While bringing The Diary of Anne Frank from Detroit to Arizona in 2020 helped Ginn plant the seed for the Jewish Ensemble Theatre to have an Arizona presence, donors told her that they wanted to see jobs created locally for Phoenix-area actors and crew. With that promise, Ginn was able to secure funding from the Burton Family Foundation through the Arizona Community Foundation, the Diane and Bruce Halle Foundation and the Molly Blank Fund through the Jewish Community Foundation.
“We had to start from scratch. We had to procure every single thing,” said Ginn, whose daughter, Peggy, flew in from England to help.
Everything included finding an off-site rehearsal space and The Scottsdale Center for the Performing Arts for the shows, reserving a storage facility for costumes, props and set pieces for future Arizona productions; reporting to the Actors Equity Association with COVID compliance updates, including ordering over 1,000 rapid-test kits for the cast and crew; and arranging and booking the school groups.
In addition to recruiting her Arizona friends for help, Ginn relied on Toby Haberman of Birmingham, who also has a home in Phoenix, to go on prop and furniture-finding expeditions to all the local Goodwill, thrift and resale shops.
“We needed to duplicate the Michigan set, costumes and props that we now own and store for annual use with the Arizona production,” said Haberman, retired owner of Haberman Fabrics in Royal Oak who has also been very involved with costuming at Michigan Opera Theatre. “I found objects on our list like a half-barrel that was tossed out at a Phoenix boutique. I also made assorted props, like a small lace Shabbos table cover and burlap potato and rations bags.”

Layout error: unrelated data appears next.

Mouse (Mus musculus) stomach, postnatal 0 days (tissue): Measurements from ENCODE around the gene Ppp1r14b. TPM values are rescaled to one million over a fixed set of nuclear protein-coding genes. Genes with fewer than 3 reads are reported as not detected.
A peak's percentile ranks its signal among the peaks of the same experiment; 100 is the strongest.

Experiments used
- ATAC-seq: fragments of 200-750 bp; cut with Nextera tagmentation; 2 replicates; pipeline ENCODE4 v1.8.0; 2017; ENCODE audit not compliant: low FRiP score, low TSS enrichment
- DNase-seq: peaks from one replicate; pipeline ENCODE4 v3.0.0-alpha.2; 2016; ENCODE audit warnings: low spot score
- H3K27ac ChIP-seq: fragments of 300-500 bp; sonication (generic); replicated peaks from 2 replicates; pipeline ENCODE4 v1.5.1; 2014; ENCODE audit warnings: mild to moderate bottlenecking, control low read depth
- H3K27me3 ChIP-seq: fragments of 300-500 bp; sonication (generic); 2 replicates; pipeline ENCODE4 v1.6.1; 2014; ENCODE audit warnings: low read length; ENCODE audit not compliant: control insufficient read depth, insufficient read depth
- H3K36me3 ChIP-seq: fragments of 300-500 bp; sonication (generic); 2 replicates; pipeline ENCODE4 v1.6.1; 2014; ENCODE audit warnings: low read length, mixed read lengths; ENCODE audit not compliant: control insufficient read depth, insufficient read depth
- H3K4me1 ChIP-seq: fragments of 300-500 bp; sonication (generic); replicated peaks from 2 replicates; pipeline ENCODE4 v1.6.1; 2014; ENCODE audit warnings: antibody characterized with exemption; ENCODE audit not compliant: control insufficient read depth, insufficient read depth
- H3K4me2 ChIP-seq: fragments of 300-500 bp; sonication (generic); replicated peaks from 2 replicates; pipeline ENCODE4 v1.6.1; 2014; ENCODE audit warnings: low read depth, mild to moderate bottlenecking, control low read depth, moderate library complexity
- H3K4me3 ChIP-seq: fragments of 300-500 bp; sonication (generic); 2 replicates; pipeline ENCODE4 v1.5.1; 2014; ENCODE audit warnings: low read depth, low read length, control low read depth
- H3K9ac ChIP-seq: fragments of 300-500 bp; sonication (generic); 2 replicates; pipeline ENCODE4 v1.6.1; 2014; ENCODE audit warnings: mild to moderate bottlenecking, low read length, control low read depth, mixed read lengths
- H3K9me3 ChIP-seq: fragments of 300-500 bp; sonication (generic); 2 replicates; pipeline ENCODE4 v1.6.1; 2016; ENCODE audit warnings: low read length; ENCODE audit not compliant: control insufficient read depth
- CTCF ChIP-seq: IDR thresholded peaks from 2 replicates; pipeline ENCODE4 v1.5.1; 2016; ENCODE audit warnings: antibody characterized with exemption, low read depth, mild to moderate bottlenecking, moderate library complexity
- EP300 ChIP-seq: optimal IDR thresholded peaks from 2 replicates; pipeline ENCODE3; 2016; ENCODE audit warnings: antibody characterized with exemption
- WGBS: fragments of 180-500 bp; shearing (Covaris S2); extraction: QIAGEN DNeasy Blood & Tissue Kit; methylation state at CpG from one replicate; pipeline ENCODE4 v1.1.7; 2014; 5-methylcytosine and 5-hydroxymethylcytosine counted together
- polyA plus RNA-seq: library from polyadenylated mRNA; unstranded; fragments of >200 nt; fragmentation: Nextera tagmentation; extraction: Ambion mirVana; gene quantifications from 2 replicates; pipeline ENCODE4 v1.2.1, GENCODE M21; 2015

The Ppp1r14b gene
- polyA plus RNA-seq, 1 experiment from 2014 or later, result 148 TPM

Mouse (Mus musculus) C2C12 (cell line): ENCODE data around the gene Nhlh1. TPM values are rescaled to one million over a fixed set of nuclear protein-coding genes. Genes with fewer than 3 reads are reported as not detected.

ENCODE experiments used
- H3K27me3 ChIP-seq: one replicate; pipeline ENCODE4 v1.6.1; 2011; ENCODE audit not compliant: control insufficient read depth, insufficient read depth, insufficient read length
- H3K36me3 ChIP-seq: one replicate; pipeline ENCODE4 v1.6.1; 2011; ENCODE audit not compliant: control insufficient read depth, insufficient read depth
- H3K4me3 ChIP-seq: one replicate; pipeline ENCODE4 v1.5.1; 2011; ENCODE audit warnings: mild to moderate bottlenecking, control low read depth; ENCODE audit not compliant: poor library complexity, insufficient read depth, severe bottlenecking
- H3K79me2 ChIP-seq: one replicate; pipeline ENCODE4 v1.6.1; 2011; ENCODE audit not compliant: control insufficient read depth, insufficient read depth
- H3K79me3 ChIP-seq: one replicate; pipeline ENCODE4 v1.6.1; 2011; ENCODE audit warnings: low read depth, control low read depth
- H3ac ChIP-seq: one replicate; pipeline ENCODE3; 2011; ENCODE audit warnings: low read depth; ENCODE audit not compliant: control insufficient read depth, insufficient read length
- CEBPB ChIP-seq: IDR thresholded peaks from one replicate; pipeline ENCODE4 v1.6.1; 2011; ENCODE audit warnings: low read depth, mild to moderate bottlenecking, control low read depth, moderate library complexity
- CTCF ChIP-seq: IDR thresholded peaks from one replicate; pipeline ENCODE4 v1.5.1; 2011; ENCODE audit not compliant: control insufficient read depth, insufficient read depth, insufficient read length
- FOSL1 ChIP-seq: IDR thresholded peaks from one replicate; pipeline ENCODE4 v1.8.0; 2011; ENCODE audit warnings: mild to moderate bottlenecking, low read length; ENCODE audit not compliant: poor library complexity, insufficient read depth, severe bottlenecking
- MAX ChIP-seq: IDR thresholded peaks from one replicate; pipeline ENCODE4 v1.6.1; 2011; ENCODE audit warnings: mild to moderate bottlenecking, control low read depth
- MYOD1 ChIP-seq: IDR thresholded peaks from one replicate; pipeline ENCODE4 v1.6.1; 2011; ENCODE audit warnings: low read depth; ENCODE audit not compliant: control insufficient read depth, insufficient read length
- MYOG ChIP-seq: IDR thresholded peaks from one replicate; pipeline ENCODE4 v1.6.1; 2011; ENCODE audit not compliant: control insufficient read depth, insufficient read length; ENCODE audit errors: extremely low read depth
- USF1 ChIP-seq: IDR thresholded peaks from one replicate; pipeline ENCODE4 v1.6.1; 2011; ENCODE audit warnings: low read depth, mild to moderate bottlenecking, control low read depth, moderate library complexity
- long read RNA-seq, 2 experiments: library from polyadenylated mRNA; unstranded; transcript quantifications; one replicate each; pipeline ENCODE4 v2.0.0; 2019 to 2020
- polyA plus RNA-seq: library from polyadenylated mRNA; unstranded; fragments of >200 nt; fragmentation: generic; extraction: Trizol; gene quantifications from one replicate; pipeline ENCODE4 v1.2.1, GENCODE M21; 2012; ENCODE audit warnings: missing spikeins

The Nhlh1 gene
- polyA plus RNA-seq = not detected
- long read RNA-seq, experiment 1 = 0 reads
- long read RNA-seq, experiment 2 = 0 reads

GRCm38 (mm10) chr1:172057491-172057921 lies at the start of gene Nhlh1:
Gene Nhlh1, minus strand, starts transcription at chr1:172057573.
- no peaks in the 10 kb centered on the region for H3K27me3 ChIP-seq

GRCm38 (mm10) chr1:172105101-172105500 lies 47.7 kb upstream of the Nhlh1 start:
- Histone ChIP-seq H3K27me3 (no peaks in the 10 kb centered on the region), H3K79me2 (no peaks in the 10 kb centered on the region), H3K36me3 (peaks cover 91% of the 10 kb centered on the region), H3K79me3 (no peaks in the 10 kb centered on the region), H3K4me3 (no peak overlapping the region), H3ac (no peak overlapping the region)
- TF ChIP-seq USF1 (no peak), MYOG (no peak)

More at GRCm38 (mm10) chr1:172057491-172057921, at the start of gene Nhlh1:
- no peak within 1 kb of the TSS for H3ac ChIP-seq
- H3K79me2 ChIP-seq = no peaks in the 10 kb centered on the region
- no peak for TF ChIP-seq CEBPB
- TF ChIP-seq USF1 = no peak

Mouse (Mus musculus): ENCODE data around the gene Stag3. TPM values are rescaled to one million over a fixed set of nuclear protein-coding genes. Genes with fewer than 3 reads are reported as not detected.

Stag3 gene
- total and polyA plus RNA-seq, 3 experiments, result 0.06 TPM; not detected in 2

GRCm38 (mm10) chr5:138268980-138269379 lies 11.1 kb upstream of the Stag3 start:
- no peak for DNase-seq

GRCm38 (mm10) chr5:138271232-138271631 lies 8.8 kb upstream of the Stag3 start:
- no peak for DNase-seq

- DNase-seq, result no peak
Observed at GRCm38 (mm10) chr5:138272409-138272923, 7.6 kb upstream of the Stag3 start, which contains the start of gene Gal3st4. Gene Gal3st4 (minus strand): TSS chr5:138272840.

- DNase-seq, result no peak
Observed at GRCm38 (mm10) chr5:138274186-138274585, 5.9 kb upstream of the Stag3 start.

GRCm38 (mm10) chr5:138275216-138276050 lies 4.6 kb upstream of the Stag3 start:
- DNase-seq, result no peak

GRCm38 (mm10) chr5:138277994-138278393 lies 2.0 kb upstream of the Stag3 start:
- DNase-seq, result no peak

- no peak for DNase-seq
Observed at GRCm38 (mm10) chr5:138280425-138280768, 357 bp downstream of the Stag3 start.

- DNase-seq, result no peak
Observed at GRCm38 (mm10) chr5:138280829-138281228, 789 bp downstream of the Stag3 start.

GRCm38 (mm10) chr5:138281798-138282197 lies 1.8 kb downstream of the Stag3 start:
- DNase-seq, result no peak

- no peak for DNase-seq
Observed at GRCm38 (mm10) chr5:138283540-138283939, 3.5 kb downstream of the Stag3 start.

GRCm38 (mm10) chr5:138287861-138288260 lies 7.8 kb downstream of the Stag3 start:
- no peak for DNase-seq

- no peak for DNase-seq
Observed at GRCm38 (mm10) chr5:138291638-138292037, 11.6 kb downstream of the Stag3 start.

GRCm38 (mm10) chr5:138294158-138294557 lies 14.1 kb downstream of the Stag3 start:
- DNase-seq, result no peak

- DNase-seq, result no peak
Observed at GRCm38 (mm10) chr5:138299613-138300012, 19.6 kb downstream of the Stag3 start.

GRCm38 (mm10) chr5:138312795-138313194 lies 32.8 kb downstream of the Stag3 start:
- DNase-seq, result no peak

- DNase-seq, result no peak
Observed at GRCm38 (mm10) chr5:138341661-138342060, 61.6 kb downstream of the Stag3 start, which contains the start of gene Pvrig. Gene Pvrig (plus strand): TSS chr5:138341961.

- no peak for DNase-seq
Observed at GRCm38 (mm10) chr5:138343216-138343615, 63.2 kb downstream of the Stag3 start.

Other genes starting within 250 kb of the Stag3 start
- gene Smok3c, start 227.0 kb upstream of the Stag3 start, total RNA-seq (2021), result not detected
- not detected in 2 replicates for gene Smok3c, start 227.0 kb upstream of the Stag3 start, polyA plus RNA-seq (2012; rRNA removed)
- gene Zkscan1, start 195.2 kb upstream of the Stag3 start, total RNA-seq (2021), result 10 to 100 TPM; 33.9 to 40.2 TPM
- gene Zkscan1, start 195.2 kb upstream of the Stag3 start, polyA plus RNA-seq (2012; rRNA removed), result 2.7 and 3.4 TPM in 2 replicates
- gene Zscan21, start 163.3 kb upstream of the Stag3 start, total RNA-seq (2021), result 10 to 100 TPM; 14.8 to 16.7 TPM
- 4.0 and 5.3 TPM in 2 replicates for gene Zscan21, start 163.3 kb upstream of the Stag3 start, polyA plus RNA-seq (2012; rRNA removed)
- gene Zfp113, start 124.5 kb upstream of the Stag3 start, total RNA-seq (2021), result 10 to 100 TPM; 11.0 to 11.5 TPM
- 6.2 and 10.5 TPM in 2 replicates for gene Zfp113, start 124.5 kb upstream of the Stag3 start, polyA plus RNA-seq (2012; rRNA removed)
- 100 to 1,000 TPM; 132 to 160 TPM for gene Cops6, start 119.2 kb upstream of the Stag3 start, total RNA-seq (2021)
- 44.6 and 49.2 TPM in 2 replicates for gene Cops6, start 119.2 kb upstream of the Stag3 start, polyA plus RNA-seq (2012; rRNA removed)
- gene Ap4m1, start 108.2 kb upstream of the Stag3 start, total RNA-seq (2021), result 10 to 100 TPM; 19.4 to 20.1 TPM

Ginn also enlisted Haberman to help with registration during the local auditions. And Toby and her husband, Sam, graciously hosted the cast and crew party at their Phoenix home after the last performance on Feb. 11.
“When finding the set pieces and props, we tried to be as realistic as possible. Not only does that create an honest visual image to draw the audience into a believable scene, but it helps the actors develop their characters when they use or wear something that could have actually been from that time and place,” said Haberman.
While Ginn dealt with the production logistics, Bremer flew back and forth weekly from Michigan to Arizona, assembling his Arizona cast and crew while simultaneously preparing for the March Diary of Anne Frank Detroit production and getting the JET 2021-2022 season ready to reopen. Fully masked rehearsals started Jan. 13 in Scottsdale. Twelve rehearsals later, The Diary of Anne Frank opened at The Scottsdale Center for Performing Arts at a 10 a.m. matinee on Jan. 31.